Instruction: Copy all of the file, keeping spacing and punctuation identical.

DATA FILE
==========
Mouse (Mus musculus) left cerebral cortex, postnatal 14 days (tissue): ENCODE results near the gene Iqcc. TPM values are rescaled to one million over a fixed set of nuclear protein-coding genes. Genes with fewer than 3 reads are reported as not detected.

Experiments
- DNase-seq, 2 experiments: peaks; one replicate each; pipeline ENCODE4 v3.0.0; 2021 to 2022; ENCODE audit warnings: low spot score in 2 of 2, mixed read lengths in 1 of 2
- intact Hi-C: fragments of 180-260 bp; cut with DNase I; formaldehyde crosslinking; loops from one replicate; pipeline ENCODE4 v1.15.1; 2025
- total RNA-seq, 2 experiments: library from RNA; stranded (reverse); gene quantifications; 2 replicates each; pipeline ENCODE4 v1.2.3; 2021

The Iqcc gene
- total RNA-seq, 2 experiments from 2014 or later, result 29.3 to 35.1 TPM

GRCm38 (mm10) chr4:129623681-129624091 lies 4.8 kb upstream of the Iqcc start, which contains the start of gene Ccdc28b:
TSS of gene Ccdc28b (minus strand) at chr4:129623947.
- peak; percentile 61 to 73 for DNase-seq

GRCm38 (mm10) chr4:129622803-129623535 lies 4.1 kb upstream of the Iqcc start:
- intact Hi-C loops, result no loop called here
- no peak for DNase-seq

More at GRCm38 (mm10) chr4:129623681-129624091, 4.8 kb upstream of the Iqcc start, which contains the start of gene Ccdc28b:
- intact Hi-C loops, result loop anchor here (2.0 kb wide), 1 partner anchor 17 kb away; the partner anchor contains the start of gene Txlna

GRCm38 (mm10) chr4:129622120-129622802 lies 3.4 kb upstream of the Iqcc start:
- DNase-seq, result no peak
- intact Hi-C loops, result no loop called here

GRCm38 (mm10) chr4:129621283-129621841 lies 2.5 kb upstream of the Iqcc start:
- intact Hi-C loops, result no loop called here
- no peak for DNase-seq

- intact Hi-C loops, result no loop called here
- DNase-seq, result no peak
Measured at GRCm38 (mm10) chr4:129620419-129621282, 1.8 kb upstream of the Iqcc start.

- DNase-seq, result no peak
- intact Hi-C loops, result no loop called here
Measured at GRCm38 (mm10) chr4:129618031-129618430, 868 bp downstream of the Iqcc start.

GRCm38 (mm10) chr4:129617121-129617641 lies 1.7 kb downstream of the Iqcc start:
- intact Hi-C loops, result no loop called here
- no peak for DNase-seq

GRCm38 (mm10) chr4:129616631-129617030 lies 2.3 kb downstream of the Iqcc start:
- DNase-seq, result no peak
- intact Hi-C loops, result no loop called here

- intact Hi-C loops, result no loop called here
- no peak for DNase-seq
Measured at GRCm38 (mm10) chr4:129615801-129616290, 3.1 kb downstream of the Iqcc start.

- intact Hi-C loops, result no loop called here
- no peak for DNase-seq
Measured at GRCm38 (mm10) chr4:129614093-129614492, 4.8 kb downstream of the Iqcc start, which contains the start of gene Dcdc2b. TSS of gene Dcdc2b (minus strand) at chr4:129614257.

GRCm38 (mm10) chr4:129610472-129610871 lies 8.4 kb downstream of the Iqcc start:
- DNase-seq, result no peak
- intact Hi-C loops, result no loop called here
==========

Mouse (Mus musculus) left cerebral cortex, postnatal 14 days (tissue): ENCODE results near the gene Iqcc. TPM values are rescaled to one million over a fixed set of nuclear protein-coding genes. Genes with fewer than 3 reads are reported as not detected.

Experiments
- DNase-seq, 2 experiments: peaks; one replicate each; pipeline ENCODE4 v3.0.0; 2021 to 2022; ENCODE audit warnings: low spot score in 2 of 2, mixed read lengths in 1 of 2
- intact Hi-C: fragments of 180-260 bp; cut with DNase I; formaldehyde crosslinking; loops from one replicate; pipeline ENCODE4 v1.15.1; 2025
- total RNA-seq, 2 experiments: library from RNA; stranded (reverse); gene quantifications; 2 replicates each; pipeline ENCODE4 v1.2.3; 2021

The Iqcc gene
- total RNA-seq, 2 experiments from 2014 or later, result 29.3 to 35.1 TPM

GRCm38 (mm10) chr4:129623681-129624091 lies 4.8 kb upstream of the Iqcc start, which contains the start of gene Ccdc28b:
TSS of gene Ccdc28b (minus strand) at chr4:129623947.
- peak; percentile 61 to 73 for DNase-seq

GRCm38 (mm10) chr4:129622803-129623535 lies 4.1 kb upstream of the Iqcc start:
- intact Hi-C loops, result no loop called here
- no peak for DNase-seq

More at GRCm38 (mm10) chr4:129623681-129624091, 4.8 kb upstream of the Iqcc start, which contains the start of gene Ccdc28b:
- intact Hi-C loops, result loop anchor here (2.0 kb wide), 1 partner anchor 17 kb away; the partner anchor contains the start of gene Txlna

GRCm38 (mm10) chr4:129622120-129622802 lies 3.4 kb upstream of the Iqcc start:
- DNase-seq, result no peak
- intact Hi-C loops, result no loop called here

GRCm38 (mm10) chr4:129621283-129621841 lies 2.5 kb upstream of the Iqcc start:
- intact Hi-C loops, result no loop called here
- no peak for DNase-seq

- intact Hi-C loops, result no loop called here
- DNase-seq, result no peak
Measured at GRCm38 (mm10) chr4:129620419-129621282, 1.8 kb upstream of the Iqcc start.

- DNase-seq, result no peak
- intact Hi-C loops, result no loop called here
Measured at GRCm38 (mm10) chr4:129618031-129618430, 868 bp downstream of the Iqcc start.

GRCm38 (mm10) chr4:129617121-129617641 lies 1.7 kb downstream of the Iqcc start:
- intact Hi-C loops, result no loop called here
- no peak for DNase-seq

GRCm38 (mm10) chr4:129616631-129617030 lies 2.3 kb downstream of the Iqcc start:
- DNase-seq, result no peak
- intact Hi-C loops, result no loop called here

- intact Hi-C loops, result no loop called here
- no peak for DNase-seq
Measured at GRCm38 (mm10) chr4:129615801-129616290, 3.1 kb downstream of the Iqcc start.

- intact Hi-C loops, result no loop called here
- no peak for DNase-seq
Measured at GRCm38 (mm10) chr4:129614093-129614492, 4.8 kb downstream of the Iqcc start, which contains the start of gene Dcdc2b. TSS of gene Dcdc2b (minus strand) at chr4:129614257.

GRCm38 (mm10) chr4:129610472-129610871 lies 8.4 kb downstream of the Iqcc start:
- DNase-seq, result no peak
- intact Hi-C loops, result no loop called here